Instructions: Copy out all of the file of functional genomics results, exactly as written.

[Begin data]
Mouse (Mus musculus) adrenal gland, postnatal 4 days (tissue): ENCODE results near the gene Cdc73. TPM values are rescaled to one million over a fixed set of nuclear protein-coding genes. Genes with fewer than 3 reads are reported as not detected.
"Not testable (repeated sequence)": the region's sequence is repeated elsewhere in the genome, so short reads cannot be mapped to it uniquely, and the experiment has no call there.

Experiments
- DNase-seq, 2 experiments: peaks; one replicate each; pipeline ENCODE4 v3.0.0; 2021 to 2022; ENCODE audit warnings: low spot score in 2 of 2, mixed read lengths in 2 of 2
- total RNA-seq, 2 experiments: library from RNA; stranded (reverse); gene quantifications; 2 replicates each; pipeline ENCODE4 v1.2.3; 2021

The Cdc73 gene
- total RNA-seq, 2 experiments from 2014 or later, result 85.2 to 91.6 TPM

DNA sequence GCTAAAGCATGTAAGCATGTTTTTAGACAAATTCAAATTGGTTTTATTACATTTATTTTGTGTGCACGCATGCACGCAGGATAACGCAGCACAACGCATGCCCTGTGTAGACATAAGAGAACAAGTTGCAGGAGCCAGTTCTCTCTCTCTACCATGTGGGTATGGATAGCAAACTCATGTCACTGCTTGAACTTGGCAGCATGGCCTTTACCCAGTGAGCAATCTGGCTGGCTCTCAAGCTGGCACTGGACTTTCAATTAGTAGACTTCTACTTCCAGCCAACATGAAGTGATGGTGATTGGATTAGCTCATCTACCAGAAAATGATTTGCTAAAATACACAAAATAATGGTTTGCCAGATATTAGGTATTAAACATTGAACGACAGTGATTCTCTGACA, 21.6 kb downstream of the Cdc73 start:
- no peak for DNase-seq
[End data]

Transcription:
Mouse (Mus musculus) adrenal gland, postnatal 4 days (tissue): ENCODE results near the gene Cdc73. TPM values are rescaled to one million over a fixed set of nuclear protein-coding genes. Genes with fewer than 3 reads are reported as not detected.
"Not testable (repeated sequence)": the region's sequence is repeated elsewhere in the genome, so short reads cannot be mapped to it uniquely, and the experiment has no call there.

Experiments
- DNase-seq, 2 experiments: peaks; one replicate each; pipeline ENCODE4 v3.0.0; 2021 to 2022; ENCODE audit warnings: low spot score in 2 of 2, mixed read lengths in 2 of 2
- total RNA-seq, 2 experiments: library from RNA; stranded (reverse); gene quantifications; 2 replicates each; pipeline ENCODE4 v1.2.3; 2021

The Cdc73 gene
- total RNA-seq, 2 experiments from 2014 or later, result 85.2 to 91.6 TPM

DNA sequence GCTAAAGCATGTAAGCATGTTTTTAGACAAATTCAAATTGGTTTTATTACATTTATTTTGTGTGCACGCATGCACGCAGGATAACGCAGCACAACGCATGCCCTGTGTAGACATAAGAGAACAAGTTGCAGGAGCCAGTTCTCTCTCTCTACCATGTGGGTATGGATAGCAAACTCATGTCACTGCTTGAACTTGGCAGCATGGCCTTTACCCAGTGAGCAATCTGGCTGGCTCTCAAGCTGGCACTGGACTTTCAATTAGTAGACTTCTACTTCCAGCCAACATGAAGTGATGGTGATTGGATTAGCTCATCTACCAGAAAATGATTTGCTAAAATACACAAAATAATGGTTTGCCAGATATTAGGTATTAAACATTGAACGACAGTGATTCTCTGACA, 21.6 kb downstream of the Cdc73 start:
- no peak for DNase-seq